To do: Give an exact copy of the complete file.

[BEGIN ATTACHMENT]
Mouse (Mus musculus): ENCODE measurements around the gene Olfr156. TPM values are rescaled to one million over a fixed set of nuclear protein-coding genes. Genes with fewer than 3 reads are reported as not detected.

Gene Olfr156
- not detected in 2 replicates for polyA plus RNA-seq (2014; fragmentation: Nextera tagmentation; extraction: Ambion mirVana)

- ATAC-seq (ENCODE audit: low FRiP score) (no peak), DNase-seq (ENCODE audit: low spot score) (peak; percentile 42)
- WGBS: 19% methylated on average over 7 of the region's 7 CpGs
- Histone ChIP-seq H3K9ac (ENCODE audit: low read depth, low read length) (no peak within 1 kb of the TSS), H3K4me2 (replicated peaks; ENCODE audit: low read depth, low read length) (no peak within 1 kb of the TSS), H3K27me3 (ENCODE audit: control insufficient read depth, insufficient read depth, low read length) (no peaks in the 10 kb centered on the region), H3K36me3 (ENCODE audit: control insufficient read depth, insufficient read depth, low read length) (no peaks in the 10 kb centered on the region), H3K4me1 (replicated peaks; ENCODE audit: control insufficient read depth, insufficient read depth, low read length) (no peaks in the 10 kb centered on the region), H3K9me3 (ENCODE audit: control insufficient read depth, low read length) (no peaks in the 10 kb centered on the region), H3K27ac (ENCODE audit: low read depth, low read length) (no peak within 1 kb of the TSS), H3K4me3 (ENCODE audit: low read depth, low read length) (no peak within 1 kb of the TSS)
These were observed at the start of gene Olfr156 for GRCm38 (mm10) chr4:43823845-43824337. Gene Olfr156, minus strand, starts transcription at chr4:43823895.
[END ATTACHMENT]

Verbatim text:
Mouse (Mus musculus): ENCODE measurements around the gene Olfr156. TPM values are rescaled to one million over a fixed set of nuclear protein-coding genes. Genes with fewer than 3 reads are reported as not detected.

Gene Olfr156
- not detected in 2 replicates for polyA plus RNA-seq (2014; fragmentation: Nextera tagmentation; extraction: Ambion mirVana)

- ATAC-seq (ENCODE audit: low FRiP score) (no peak), DNase-seq (ENCODE audit: low spot score) (peak; percentile 42)
- WGBS: 19% methylated on average over 7 of the region's 7 CpGs
- Histone ChIP-seq H3K9ac (ENCODE audit: low read depth, low read length) (no peak within 1 kb of the TSS), H3K4me2 (replicated peaks; ENCODE audit: low read depth, low read length) (no peak within 1 kb of the TSS), H3K27me3 (ENCODE audit: control insufficient read depth, insufficient read depth, low read length) (no peaks in the 10 kb centered on the region), H3K36me3 (ENCODE audit: control insufficient read depth, insufficient read depth, low read length) (no peaks in the 10 kb centered on the region), H3K4me1 (replicated peaks; ENCODE audit: control insufficient read depth, insufficient read depth, low read length) (no peaks in the 10 kb centered on the region), H3K9me3 (ENCODE audit: control insufficient read depth, low read length) (no peaks in the 10 kb centered on the region), H3K27ac (ENCODE audit: low read depth, low read length) (no peak within 1 kb of the TSS), H3K4me3 (ENCODE audit: low read depth, low read length) (no peak within 1 kb of the TSS)
These were observed at the start of gene Olfr156 for GRCm38 (mm10) chr4:43823845-43824337. Gene Olfr156, minus strand, starts transcription at chr4:43823895.